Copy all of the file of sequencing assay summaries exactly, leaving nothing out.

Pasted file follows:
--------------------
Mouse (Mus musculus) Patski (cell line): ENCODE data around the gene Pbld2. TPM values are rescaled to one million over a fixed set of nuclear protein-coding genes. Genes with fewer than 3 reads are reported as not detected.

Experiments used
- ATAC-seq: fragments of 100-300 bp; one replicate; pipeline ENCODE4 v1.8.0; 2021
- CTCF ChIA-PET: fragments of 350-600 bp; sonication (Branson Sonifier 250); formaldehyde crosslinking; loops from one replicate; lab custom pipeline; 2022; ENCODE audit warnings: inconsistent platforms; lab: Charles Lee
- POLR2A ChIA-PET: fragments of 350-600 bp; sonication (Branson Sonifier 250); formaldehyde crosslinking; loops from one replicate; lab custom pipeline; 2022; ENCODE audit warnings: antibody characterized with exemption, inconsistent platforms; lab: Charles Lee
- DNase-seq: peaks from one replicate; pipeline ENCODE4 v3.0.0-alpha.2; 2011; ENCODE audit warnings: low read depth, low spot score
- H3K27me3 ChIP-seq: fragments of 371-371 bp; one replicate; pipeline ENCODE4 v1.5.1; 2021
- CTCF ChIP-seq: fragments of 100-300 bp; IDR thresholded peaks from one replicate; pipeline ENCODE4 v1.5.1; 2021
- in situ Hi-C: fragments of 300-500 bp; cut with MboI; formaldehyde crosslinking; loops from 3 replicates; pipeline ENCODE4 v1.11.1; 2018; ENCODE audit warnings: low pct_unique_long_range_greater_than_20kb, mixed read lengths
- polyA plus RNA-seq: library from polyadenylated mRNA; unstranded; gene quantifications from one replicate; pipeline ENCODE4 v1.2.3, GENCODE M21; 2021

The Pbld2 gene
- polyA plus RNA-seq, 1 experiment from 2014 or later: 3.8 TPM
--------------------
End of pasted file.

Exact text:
Mouse (Mus musculus) Patski (cell line): ENCODE data around the gene Pbld2. TPM values are rescaled to one million over a fixed set of nuclear protein-coding genes. Genes with fewer than 3 reads are reported as not detected.

Experiments used
- ATAC-seq: fragments of 100-300 bp; one replicate; pipeline ENCODE4 v1.8.0; 2021
- CTCF ChIA-PET: fragments of 350-600 bp; sonication (Branson Sonifier 250); formaldehyde crosslinking; loops from one replicate; lab custom pipeline; 2022; ENCODE audit warnings: inconsistent platforms; lab: Charles Lee
- POLR2A ChIA-PET: fragments of 350-600 bp; sonication (Branson Sonifier 250); formaldehyde crosslinking; loops from one replicate; lab custom pipeline; 2022; ENCODE audit warnings: antibody characterized with exemption, inconsistent platforms; lab: Charles Lee
- DNase-seq: peaks from one replicate; pipeline ENCODE4 v3.0.0-alpha.2; 2011; ENCODE audit warnings: low read depth, low spot score
- H3K27me3 ChIP-seq: fragments of 371-371 bp; one replicate; pipeline ENCODE4 v1.5.1; 2021
- CTCF ChIP-seq: fragments of 100-300 bp; IDR thresholded peaks from one replicate; pipeline ENCODE4 v1.5.1; 2021
- in situ Hi-C: fragments of 300-500 bp; cut with MboI; formaldehyde crosslinking; loops from 3 replicates; pipeline ENCODE4 v1.11.1; 2018; ENCODE audit warnings: low pct_unique_long_range_greater_than_20kb, mixed read lengths
- polyA plus RNA-seq: library from polyadenylated mRNA; unstranded; gene quantifications from one replicate; pipeline ENCODE4 v1.2.3, GENCODE M21; 2021

The Pbld2 gene
- polyA plus RNA-seq, 1 experiment from 2014 or later: 3.8 TPM